A new study ranked Tennessee as having one of the least aggressive responses in the country to the coronavirus pandemic.
According to a survey released Tuesday by WalletHub, Tennessee’s response to COVID-19 is the ninth least aggressive in the nation, despite having the 12th most confirmed cases in the country as of Tuesday.
The survey compared the responses of all 50 states and the District of Columbia using 35 key metrics, such as statewide school closures, activating the National Guard, closing bars and restaurants, and banning large public gatherings.
Each state’s response was assessed across the three general categories of “prevention and containment,” “risk factors and infrastructure,” and “economic impact.”
“We evaluated those dimensions using 35 relevant metrics … with their corresponding weights. Each metric was graded on a 100-point scale, with a score of 100 representing the highest value,” the company said in announcing the study. “We then determined each state and the District’s weighted average across all metrics to calculate its overall score and used the resulting scores to rank-order our sample.”
Wyoming was ranked as having the least aggressive response in the nation, followed by Mississippi, Texas, Nevada, Oklahoma, Missouri, Hawaii, Kansas, Tennessee, and Indiana.
On the other end of the scale, Rhode Island was listed as the state with the most aggressive measures for responding to the pandemic, followed by Connecticut, Maryland, New York, Washington, Massachusetts, New Jersey, Minnesota, Vermont, and the District of Columbia.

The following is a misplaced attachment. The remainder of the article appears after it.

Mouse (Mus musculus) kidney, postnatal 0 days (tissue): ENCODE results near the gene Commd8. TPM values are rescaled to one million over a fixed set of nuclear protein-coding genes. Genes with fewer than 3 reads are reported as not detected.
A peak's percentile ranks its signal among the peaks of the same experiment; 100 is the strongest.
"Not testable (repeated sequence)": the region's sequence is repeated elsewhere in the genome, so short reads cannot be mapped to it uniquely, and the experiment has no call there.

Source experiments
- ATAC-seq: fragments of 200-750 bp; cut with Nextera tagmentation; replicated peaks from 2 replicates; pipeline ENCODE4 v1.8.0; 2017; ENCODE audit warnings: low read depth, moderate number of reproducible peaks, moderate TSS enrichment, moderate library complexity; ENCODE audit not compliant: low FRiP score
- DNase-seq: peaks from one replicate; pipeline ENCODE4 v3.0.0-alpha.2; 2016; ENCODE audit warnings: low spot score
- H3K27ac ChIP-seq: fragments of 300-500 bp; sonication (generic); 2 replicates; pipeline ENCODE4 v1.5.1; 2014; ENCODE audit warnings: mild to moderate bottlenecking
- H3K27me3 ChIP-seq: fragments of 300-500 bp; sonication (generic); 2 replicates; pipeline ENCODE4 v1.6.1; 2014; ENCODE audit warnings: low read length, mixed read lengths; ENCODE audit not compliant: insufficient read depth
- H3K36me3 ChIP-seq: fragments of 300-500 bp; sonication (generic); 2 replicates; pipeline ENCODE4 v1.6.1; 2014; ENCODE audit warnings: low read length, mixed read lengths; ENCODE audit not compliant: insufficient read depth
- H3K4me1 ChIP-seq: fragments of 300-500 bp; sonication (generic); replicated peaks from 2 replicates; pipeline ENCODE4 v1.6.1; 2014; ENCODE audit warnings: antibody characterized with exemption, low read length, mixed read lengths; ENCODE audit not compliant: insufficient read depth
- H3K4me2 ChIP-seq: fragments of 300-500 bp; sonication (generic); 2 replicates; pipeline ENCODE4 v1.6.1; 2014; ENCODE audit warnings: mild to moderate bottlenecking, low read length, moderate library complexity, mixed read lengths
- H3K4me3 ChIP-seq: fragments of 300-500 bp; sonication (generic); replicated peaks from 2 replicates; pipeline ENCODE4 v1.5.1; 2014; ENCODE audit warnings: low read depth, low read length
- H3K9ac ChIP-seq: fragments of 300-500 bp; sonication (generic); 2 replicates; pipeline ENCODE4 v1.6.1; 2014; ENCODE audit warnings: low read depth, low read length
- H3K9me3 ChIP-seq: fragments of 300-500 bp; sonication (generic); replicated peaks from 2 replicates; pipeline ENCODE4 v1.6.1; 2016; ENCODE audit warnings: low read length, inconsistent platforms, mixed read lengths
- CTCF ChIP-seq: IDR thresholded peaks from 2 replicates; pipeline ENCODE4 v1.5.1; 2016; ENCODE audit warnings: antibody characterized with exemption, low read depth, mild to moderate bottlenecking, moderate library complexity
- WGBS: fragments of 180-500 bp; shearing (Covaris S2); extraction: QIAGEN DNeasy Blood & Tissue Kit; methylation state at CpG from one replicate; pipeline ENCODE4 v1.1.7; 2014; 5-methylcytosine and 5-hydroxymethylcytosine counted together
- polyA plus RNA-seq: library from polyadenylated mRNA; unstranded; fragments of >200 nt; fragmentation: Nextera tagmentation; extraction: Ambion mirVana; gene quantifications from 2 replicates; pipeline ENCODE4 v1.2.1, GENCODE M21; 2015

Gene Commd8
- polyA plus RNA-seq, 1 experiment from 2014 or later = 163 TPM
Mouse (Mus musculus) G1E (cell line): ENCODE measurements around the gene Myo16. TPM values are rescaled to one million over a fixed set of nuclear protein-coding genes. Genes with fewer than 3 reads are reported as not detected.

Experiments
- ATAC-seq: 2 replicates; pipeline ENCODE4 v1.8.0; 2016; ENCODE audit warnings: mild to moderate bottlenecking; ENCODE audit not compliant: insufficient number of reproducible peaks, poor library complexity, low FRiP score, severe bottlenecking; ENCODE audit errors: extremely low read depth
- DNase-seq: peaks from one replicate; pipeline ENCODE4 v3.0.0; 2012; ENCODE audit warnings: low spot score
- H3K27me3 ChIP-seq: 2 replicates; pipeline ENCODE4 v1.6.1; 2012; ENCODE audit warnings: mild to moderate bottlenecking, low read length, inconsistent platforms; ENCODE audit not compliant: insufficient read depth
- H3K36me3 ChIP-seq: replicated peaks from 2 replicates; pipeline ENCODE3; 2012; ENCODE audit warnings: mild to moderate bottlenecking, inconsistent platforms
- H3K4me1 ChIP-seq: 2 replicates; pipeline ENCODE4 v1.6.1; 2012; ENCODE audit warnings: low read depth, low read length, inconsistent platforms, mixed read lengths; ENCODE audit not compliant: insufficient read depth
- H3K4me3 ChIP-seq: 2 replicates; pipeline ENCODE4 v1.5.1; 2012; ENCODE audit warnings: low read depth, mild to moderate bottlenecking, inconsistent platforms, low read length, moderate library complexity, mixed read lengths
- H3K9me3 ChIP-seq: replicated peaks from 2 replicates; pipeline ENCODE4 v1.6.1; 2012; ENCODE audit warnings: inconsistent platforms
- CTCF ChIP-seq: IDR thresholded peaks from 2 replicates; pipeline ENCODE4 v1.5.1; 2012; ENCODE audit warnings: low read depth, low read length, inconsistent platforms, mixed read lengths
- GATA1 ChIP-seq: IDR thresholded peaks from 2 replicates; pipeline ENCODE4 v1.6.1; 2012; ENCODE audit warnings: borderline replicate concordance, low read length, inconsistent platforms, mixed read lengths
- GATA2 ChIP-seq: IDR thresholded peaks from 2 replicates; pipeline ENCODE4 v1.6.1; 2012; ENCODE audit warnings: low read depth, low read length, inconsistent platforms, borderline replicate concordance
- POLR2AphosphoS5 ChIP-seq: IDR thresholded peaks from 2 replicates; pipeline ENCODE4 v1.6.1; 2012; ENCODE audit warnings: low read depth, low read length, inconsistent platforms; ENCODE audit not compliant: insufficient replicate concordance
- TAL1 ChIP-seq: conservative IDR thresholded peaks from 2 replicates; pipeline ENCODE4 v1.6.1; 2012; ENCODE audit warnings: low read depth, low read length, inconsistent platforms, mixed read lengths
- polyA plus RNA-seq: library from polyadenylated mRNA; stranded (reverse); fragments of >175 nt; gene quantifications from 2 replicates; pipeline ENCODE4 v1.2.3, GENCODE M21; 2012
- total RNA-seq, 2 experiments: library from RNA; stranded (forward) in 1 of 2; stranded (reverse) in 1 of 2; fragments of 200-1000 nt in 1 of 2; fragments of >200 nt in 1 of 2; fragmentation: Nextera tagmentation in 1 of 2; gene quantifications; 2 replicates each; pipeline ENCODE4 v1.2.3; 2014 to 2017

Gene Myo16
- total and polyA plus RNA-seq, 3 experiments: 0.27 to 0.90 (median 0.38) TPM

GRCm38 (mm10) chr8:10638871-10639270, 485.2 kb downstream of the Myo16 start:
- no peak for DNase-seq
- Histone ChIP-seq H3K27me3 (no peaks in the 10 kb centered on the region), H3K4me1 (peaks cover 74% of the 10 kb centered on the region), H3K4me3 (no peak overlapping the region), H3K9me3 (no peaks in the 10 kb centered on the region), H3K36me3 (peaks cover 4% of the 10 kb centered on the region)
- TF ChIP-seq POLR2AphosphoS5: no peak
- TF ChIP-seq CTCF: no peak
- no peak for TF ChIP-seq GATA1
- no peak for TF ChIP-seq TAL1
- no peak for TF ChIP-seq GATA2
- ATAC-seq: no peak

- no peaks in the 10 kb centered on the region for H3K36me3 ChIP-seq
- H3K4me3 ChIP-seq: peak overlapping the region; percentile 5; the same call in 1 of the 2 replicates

Tennessee Gov. Bill Lee announced Monday that he has ordered all K-12 public schools in the state to close through March 31. The governor and legislative leaders also decided to cancel “all remaining legislative business” apart from passing a state budget.
“Today’s action will move us into a position to utilize additional emergency funds as needed and relax provisions of certain laws to provide the flexibility needed to respond to this disease,” Lee said last week after declaring a state of emergency in Tennessee. “While the risk to the general public remains low, we encourage all Tennesseans to exercise caution and maintain good hygiene practices as there are serious risks to our vulnerable populations. We will continue to evaluate and adapt our position accordingly to fit what we believe is best for Tennesseans.”
Tennessee now has 98 confirmed cases of COVID-19. Notably, the 18-49 age range has the most confirmed cases of the virus.
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